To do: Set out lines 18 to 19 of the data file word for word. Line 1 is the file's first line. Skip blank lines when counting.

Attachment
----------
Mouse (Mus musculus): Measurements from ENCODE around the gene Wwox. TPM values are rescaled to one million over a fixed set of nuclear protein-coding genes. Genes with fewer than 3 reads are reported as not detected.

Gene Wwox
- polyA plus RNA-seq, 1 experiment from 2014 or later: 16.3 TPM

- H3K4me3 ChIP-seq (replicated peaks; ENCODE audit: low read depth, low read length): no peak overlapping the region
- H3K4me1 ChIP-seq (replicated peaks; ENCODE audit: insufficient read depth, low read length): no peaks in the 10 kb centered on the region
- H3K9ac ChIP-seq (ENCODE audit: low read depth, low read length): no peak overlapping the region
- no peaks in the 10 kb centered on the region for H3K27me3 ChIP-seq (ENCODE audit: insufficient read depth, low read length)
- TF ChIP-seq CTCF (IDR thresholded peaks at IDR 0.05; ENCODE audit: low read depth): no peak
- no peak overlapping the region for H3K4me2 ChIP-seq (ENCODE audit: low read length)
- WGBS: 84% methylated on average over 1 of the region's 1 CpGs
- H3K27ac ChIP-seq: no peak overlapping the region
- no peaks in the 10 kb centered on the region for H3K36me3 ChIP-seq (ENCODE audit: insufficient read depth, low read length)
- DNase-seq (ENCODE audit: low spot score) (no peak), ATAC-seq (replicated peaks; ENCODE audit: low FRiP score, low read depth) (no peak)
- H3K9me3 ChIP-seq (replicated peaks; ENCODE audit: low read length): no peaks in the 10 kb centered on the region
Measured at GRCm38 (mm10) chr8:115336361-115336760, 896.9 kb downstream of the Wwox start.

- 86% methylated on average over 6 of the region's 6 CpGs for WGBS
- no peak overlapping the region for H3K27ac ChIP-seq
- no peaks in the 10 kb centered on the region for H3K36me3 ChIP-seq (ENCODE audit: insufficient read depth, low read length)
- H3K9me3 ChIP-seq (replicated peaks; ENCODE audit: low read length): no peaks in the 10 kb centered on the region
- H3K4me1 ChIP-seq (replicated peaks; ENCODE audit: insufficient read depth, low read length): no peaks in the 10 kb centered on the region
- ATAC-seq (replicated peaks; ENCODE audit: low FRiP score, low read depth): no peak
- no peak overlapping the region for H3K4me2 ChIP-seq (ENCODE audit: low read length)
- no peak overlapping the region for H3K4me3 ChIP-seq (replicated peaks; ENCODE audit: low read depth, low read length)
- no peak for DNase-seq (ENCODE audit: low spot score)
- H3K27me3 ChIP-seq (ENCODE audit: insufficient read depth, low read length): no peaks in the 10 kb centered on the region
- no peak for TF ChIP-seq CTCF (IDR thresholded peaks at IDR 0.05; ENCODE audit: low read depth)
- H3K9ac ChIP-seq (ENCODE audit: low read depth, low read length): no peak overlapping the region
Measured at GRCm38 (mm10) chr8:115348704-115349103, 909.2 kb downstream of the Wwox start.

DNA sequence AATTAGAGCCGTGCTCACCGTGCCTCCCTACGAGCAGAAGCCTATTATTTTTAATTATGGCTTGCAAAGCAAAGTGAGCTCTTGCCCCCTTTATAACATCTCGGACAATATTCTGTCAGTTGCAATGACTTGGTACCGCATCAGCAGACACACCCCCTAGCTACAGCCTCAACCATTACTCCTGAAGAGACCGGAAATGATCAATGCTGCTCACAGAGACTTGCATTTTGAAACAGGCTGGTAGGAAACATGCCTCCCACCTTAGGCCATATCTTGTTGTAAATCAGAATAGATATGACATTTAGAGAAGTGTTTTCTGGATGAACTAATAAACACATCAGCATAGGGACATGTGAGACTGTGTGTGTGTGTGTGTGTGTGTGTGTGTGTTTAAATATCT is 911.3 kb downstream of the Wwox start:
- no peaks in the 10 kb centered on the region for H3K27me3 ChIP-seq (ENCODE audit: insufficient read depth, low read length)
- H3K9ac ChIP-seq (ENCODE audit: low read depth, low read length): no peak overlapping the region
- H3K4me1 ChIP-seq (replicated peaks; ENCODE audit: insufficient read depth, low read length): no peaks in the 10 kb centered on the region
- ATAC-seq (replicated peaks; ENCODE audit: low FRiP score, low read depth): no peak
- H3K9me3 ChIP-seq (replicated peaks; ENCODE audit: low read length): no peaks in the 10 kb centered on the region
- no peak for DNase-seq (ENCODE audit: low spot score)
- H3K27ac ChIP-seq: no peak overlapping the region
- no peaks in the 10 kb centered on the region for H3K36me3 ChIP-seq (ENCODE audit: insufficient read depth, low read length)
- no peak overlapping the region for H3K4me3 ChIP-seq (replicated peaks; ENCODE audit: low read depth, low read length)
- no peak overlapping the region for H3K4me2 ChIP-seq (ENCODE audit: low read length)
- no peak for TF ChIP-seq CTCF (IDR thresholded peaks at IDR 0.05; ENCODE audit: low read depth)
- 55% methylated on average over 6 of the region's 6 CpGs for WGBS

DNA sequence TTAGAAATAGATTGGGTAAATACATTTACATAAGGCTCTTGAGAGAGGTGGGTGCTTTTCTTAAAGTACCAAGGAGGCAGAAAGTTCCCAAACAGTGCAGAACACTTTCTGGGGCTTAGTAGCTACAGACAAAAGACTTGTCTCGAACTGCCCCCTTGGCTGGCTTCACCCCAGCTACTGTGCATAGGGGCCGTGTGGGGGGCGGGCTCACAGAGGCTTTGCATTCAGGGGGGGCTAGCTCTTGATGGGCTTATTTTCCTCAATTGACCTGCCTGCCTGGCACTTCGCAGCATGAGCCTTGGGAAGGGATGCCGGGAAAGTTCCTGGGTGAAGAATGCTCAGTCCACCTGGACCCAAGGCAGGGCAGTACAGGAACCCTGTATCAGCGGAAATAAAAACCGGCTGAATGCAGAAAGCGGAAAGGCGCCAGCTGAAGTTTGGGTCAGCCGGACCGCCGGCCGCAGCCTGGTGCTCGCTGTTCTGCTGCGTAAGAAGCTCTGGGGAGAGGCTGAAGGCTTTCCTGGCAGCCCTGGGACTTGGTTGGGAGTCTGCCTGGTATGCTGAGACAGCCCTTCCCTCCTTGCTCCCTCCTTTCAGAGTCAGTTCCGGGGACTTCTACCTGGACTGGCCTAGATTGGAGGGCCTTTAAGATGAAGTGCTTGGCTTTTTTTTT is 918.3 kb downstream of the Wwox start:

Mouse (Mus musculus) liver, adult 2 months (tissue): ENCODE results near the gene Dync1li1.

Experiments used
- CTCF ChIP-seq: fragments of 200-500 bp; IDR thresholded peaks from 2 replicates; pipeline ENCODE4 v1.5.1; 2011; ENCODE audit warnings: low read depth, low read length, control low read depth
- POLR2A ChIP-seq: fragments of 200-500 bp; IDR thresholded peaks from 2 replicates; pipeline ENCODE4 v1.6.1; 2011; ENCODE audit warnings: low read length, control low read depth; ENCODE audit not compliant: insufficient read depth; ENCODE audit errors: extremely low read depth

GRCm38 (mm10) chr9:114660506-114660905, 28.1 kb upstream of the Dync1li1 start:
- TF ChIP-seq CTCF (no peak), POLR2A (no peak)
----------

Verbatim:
- no peaks in the 10 kb centered on the region for H3K36me3 ChIP-seq (ENCODE audit: insufficient read depth, low read length)
- H3K9me3 ChIP-seq (replicated peaks; ENCODE audit: low read length): no peaks in the 10 kb centered on the region